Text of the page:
Stories from the outback
Thursday, 6 March 2014
By Declan Clausen.
Over the past decade many of us have both observed, and taken an active role in, the heated debate which has polarised the eastern states of Australia. The topic is a complex one which divided many communities: how should water be allocated along the extent of the mighty Murray-Darling.
In November of last year I have the privilege to see this debate in a different light, away from the overly simplistic farmers vs environment argument portrayed in mainstream media. For just over a fortnight I travelled with two project directors and eleven engineering professionals to visit Aboriginal community partners located throughout the entire Murray Darling Basin (MDB) on the Engineers Without Borders Dialogues on Development.
Engineers Without Borders, for those readers previously unacquainted with their work, is a medium sized non-government organisation which aims to unite engineering professionals and developing communities worldwide in meaningful partnerships that aim to create systemic change though humanitarian engineering. This work has focused on the provision of basic human needs like clean water, sanitation and hygiene, energy and related infrastructure, waste systems, and information and communication technologies.
My own fortnight long EWB adventure covered more 5,500 kilometres through outback Australia. The trip commenced in Brisbane and ultimately concluded in Melbourne, and allowed us to meet more that 15 Aboriginal community partners from right across QLD, NSW, SA and Vic.
These communities represented a fraction of the diversity of Aboriginal Australia. Seeing firsthand the richness and diversity of the cultures that make up our First Australians was an enlighten experience. Prior to attending I had been deluded into thinking of Aboriginal Australia as a large homogeneous mass where policy could be implemented nationwide without issues of incompatibility.
Highlights of the experience for me included spending three days at Murra Murra Station, a former sheep station located on the banks of the empty Nepbine Creek in South West Queensland. Murra Murra was returned in the early naughties to its traditional owners, the Kooma People, under an Indigenous Land Agreement (ILA). The EWB Dialogues group met on Country with Kooma Elders Ranger Geoff and Pop Dave, and heard both of the challenges and opportunities that exist for the Kooma people in the long-term management and restoration of their culturally significant land. One of the most promising opportunities for the Kooma people is sustainable tourism. Working in partnership with this community, EWB Volunteers from Melbourne Water are assisting to see this vision become a reality.
Downstream of Murra Murra we were lucky to visit Cubbie Station, the single largest irrigation property in the Southern Hemisphere. Cubbie Station is presently licenced to remove almost half a million megalitres of water from the Murray-Darling system each year, with holding dams storing water more than the volume of Sydney Harbour. This water is used to irrigate more than 130 square kilometres of the water intensive crop cotton, which generates a net profit of approximately $60 million each year.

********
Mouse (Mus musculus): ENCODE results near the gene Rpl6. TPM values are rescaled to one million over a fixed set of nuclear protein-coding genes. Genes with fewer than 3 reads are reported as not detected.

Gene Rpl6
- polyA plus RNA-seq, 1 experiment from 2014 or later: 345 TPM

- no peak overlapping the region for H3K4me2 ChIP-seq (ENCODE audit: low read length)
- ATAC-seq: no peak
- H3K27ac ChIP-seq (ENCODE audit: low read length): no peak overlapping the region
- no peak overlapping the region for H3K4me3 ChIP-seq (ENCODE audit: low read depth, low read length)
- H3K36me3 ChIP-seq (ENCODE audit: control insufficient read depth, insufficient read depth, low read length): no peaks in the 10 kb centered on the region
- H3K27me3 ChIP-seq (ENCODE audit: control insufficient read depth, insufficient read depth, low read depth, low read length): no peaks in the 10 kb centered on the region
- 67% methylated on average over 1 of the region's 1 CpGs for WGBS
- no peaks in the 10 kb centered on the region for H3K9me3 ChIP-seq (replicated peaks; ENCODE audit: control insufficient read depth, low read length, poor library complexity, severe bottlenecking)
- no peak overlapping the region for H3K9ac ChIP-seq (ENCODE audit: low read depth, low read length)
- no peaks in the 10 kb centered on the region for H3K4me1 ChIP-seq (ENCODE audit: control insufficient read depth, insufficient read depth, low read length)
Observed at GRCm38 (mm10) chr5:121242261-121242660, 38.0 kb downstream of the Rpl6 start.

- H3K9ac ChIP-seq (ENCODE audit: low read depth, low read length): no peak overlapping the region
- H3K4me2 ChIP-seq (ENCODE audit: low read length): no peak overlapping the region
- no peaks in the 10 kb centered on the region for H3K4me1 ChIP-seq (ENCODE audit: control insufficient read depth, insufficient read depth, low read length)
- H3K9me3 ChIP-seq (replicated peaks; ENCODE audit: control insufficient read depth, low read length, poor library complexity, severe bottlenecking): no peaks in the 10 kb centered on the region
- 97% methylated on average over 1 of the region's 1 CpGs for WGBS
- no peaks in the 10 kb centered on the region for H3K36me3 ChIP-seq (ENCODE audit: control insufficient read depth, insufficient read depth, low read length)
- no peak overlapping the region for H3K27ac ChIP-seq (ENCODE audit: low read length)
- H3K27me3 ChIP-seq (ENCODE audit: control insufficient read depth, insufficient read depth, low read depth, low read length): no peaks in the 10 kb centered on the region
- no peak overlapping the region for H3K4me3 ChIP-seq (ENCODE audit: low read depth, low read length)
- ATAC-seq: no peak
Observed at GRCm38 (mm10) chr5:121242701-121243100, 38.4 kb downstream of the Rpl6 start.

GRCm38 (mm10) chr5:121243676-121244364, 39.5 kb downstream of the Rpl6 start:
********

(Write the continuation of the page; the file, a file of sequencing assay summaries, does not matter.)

Visiting Cubbie Station and listening to the insight of the station's managers provided additional perspective to the environment vs agriculture debate. Whilst government regulation on Cubbies' operation does exist, I left with a clear view that the current owners are benefiting significantly from the poorly informed and overly generous entitlements of the past, and are making a profit at the expense of both the environment and others downstream.
Travelling further downstream, visiting many communities along the way each with their own story, we arrived at the Murray's mouth on the Coorong near Adelaide in South Australia. The Coorong is a special place presently protected as National Park managed in partnership with the SA State Government by its traditional owners, the Ngarrindjeri People. The Ngarrindjeri story is a sad one, and is characterised by some of the worst acts of dispossession and cultural destruction that formed an integral part of European colonisation and the subsequent 'White Australia' policies. Despite this the Ngarrindjeri remain a proud people, working to protect their lands and continue their long story by working with linguists to recreate a language whose dictionary had being shrunk to only a couple of dozen words through cultural destruction.
It was a truly eye opening experience, and I feel very privileged to have attended. Thank you to all the public and private donors who assisted in my attendance including the Faculty of Engineering and Built Environment and the Equity and Diversity Unit of the University of Newcastle as well as the Rotary Club of Newcastle Enterprise and Sonia Hornery MP. Declan Clausen studies Environmental Engineering and Science at the University of Newcastle. He was the 2013 Newcastle Young Citizen of the Year. More at www.declanclausen.com.au
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